Infrastructure upgrade is likely to get a sizeable outlay in Qatar’s budget for 2012-13, which is expected to be announced in the next few days. Indications are that the next budget, the largest ever, will take $65 per barrel as the base oil price as against $55 in the 2011-2012 and 2010-2011 budgets.
In March, Qatar pushed back the release of the country’s budget for the coming fiscal year to end-May “because of changes to the government’s accounting system and the way it prepares budgets”. The annual budget is usually announced by April 1.
“A nearly 20% increase proposed in the base oil price for Qatar’s 2012-13 budget, the first time in three years, points to higher receipts and outlay,” a senior Doha-based economist said yesterday.
Besides infrastructure upgrade, key sectors such as education and health may get a substantial outlay in view of the country’s thrust to the Qatar National Vision 2030 and National Development Strategy (NDS) 2011-16.
NDS 2011-16 will balance challenges of QNV 2030, he told Gulf Times.
Qatar’s budget spending will have totaled QR139.9bn in the fiscal 2011-2012 with a significantly higher outlay for major infrastructure projects and the education and health sectors.
After being chosen to host the 2022 FIFA World Cup, Qatar had allocated a substantial amount of its annual budget in the 2011-2012 fiscal for infrastructure development. According to the NDS, Qatar plans to invest over QR130bn in 2011-2016 through state-run companies, on roads and utilities among others.
HE the Minister of Economy and Finance Yousef Hussein Kamal has said the 2012-13 budget would be “much bigger” than the previous one and that inflation would average 2-to-3% this year.
In a recent analysis, QNB Group had said the price of oil would “almost certainly remain comfortably above $65 a barrel”, which is the proposed price assumption for the forthcoming Qatari budget.
Citing an International Energy Agency report, the QNB Group said it still expects prices to remain high. The futures markets see oil averaging around $113 this year, falling to $106 in 2013.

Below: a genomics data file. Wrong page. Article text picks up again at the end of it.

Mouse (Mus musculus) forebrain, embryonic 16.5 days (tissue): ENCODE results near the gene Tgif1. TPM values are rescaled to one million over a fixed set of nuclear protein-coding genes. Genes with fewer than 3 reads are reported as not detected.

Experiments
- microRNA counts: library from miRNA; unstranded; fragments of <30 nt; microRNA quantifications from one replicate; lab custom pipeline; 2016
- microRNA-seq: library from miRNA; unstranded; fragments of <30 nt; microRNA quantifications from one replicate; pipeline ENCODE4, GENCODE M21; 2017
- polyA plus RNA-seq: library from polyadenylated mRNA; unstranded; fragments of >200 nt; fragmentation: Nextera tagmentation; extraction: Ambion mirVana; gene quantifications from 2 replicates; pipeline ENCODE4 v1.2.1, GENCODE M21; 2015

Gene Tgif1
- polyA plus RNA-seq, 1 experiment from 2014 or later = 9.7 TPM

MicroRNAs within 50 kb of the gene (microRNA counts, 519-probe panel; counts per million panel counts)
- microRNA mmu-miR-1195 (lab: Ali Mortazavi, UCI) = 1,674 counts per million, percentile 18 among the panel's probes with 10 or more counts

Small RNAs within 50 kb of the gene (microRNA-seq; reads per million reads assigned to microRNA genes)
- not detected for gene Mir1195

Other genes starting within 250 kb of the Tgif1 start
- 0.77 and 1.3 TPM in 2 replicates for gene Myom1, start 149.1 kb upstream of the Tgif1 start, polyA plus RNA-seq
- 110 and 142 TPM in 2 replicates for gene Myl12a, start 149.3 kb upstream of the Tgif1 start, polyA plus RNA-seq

The median of economists’ forecasts is higher, at $115 in both years. This compares to an average price of $90 since the start of 2008.
Oil prices, at a range of $80-100 would not only exceed the budget breakeven point for a large number of Opec producers, but will also provide a fair price for both producers and consumers, as has been indicated by a number of officials from oil producing countries.
The concern, however, is that persistently high prices — average annual prices only exceeded $100 for the first time last year — could harm the global economy and hence undermine future demand and prices.
In the year up to March, Qatar booked a huge budget surplus, earning more than double the conservative estimate on which the budget for fiscal 2011-12 was based.
Qatar’s crude price averaged $112.84 a barrel between April 2011 and March 2012 while the budget estimate was $55 a barrel, data complied by QNB’s Economics, Financial Analysis & Research wing show.
Qatar had been recording surplus budgets every year since 2000. While a fraction of the surplus was used to retire debts, a chunk had also gone into building up the state reserve, infrastructure upgrade and boosting outlays for two key sectors — health and education. According to the Ministry of Economy and Finance, the outstanding on Qatar Government’s external debt stood at QR87.7bn in fiscal 2011-12 that ended in March this year.
A recent Economist Intelligence Unit report said Qatar has taken on large amounts of debt to finance new gas and petrochemical facilities, but its substantial foreign assets and revenue inflows from hydrocarbons exports will enable it to meet its debt-service obligations easily.